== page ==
I remember the day my mother said her final goodbye to me in the Bogart parking lot before leaving to go back to Jamaica. I cried in fear of what was to come in a country I barely knew. I was no longer surrounded by familiar faces or helping hands — instead, I was surrounded by squirrels and trees. As an international student, I understood that I came to school abroad to gain a different experience than what I was accustomed to. However, I was constantly greeted with the question “Why are you here?”, followed by many microaggressive statements — My favorite being “Jamaica is like right off the coast of Africa, right?”
This made me start to question my place on this campus. Did I even belong here? Do I have a voice? Was this worth it? I found solace in understanding I was just here to add to the diversity on the campus and increase its statistics. I finally felt as though my presence at Ithaca College counted for something. However, my thoughts were not true. After being at Ithaca college for almost two years, I attended the All-College Gathering on campus where it really sunk in that international students are not even a part of the conversation in the school’s development. I witnessed Ithaca College’s President Shirley M. Collado speaking about where Ithaca College pulls its students from. She presented us with a map of the United States and said “Here are the regions we target our incoming students from.” Seeing that was traumatizing — my country was nowhere to be seen. I am certain that the other international students in the room felt the same.
The lack of consideration toward international students has never been so evident.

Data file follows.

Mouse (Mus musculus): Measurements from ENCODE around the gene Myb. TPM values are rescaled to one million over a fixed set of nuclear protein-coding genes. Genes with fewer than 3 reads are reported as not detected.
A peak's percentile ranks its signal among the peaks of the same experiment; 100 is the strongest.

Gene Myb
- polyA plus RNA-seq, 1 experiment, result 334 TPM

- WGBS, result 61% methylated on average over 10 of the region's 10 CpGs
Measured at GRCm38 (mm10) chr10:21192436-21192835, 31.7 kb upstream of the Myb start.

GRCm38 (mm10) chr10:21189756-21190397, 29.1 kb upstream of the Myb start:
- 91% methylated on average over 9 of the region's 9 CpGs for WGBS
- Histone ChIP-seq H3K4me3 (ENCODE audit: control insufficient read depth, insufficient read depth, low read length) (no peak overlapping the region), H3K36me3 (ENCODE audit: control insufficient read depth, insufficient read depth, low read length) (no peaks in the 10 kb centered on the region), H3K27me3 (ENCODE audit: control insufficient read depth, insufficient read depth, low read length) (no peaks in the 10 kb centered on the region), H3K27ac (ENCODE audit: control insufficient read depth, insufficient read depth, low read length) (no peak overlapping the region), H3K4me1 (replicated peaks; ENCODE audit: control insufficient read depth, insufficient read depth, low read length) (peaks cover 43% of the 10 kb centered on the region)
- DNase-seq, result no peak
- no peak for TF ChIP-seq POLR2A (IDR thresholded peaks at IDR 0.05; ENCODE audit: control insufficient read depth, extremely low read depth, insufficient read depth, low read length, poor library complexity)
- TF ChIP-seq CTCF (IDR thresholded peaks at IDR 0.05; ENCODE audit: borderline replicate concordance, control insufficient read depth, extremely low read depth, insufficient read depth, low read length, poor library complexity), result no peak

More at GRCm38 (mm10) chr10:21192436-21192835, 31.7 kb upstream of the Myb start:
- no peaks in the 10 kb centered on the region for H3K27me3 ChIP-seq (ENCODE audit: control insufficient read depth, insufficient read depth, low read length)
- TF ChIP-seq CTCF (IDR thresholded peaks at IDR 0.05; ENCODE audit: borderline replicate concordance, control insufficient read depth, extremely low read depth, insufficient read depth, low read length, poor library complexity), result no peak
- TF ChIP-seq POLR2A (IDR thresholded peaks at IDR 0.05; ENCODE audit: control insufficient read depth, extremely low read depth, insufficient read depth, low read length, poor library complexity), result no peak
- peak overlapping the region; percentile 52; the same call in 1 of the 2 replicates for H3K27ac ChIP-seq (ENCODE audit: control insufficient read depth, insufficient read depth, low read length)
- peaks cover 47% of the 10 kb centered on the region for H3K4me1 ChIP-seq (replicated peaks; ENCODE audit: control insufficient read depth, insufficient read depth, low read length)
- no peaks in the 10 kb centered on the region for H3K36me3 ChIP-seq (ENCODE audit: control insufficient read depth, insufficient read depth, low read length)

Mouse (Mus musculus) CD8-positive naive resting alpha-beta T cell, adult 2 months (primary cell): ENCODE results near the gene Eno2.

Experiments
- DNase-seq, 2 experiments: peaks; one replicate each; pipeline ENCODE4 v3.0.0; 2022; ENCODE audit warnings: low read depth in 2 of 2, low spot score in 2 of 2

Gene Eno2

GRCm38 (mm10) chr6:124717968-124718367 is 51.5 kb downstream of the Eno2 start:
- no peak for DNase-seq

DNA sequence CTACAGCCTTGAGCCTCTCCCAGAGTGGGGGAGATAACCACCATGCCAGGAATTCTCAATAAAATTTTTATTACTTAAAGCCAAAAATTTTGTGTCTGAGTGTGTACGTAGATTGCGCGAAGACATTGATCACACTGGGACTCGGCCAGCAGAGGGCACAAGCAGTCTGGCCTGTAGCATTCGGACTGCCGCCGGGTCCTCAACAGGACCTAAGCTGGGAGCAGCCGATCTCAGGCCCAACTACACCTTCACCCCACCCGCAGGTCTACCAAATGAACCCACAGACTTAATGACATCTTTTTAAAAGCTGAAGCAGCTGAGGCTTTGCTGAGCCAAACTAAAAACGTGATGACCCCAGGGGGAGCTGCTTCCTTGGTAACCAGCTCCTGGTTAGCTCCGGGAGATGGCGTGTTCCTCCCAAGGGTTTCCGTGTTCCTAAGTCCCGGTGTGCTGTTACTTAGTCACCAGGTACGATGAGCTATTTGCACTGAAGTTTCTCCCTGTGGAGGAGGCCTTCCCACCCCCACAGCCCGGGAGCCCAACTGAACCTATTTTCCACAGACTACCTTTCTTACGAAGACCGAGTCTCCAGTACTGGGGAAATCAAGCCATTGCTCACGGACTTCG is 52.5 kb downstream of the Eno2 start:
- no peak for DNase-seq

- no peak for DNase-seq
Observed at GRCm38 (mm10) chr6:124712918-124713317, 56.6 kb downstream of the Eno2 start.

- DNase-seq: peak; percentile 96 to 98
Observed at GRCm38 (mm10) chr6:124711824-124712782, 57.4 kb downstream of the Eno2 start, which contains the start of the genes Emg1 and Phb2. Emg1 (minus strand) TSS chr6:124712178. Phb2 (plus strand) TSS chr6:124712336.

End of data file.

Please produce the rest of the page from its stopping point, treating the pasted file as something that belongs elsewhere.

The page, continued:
We are thrown into a whole different country with little to no direction on how to integrate into everyday life. Adjusting from being in a space where everyone is friendly and says good morning in passing to a place where I cannot get a smile most days is shocking. These little things can make one feel out of place and isolated.
There is a lack of resources on campus for international students. International students are pointed to the Office of International Programs. However, with a group of 114 international students, we are directed to one person for guidance and help. It is difficult for one person to make changes alone. There is power in multiple people speaking up about the issues we face versus one person advocating for us all. The school should try to learn the needs of international students and address them accordingly. I personally do not believe or feel as though much time has been given to improving the experience of international students. I suggest that there be more focus on retrieval of feedback and suggestions from international students. I think something as simple as sharing our opinions will allow us to take a big step in the right direction.
I personally have experienced times where I have considered transferring simply because I find it hard to maneuver life as an international student. I think a way for us to feel supported would be providing us with an opportunity to form relationships with international professors on campus. This is a great way for us to network and learn from people who have experience living and working in the U.S., specifically in Ithaca. In addition, we could utilize what we already have on campus and gain valuable relationships. Another suggestion would be providing us with a resource where we can connect with other international alumni. The alumni have been through life at Ithaca College and would be able to provide us with key insights on how to go about daily life. Personally, I know there might be financial difficulties for international students to travel back home during breaks, especially during shorter breaks. I think there could be a floor dedicated to housing international students during breaks, including between the fall and spring semesters. This would greatly decrease the financial burden that comes with traveling.
These are issues that must be addressed. It is time that international students have their voices heard as we have been ignored for far too long. I wish to see more readily available resources being provided for international students, which would result in more opportunities for us on Ithaca College’s campus.